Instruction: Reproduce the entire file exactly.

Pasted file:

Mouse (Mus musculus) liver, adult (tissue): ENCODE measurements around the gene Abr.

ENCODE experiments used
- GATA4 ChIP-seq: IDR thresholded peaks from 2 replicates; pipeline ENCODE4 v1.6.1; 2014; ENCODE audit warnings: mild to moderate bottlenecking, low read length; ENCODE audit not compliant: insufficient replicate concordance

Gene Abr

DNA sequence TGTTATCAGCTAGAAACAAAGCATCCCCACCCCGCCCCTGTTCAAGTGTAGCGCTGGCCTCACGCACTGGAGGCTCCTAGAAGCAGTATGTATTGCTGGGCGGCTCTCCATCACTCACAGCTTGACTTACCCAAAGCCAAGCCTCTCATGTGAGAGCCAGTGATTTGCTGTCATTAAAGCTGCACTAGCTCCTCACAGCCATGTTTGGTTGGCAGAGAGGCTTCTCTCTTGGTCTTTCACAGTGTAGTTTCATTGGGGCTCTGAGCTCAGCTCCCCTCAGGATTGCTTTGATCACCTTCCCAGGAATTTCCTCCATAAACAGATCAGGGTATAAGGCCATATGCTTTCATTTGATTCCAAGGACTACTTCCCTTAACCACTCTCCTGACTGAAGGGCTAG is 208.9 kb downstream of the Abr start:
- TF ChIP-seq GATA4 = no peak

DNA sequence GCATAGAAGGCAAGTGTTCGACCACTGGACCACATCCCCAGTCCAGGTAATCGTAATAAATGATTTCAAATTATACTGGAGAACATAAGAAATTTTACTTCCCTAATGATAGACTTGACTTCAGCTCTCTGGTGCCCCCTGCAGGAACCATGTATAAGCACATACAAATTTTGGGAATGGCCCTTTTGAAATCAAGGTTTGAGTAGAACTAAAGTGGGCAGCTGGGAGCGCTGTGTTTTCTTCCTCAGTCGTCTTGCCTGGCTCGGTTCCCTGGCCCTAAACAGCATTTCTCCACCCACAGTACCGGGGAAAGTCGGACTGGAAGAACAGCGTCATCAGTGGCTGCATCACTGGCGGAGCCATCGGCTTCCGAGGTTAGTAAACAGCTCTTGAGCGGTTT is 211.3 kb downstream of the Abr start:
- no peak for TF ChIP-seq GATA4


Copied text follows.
Mouse (Mus musculus) liver, adult (tissue): ENCODE measurements around the gene Abr.

ENCODE experiments used
- GATA4 ChIP-seq: IDR thresholded peaks from 2 replicates; pipeline ENCODE4 v1.6.1; 2014; ENCODE audit warnings: mild to moderate bottlenecking, low read length; ENCODE audit not compliant: insufficient replicate concordance

Gene Abr

DNA sequence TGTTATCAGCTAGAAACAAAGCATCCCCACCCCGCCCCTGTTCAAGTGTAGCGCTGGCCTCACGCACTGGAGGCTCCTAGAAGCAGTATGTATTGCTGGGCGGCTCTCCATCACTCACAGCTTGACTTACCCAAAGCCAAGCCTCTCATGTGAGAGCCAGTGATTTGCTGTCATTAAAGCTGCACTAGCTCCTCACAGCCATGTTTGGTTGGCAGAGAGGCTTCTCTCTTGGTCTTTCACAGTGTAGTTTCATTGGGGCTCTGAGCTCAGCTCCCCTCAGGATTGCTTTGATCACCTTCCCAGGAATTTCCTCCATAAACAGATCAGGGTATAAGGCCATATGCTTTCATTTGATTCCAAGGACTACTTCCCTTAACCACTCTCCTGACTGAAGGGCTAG is 208.9 kb downstream of the Abr start:
- TF ChIP-seq GATA4 = no peak

DNA sequence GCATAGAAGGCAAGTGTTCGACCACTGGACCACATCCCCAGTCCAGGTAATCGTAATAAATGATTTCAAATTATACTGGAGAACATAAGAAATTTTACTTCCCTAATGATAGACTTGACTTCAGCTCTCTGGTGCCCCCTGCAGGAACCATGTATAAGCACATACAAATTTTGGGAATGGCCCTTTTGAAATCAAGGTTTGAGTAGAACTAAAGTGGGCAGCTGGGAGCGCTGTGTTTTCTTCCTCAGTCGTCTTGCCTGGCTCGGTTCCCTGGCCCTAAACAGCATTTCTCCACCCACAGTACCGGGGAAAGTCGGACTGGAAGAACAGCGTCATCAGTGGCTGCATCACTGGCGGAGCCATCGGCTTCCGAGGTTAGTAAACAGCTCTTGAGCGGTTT is 211.3 kb downstream of the Abr start:
- no peak for TF ChIP-seq GATA4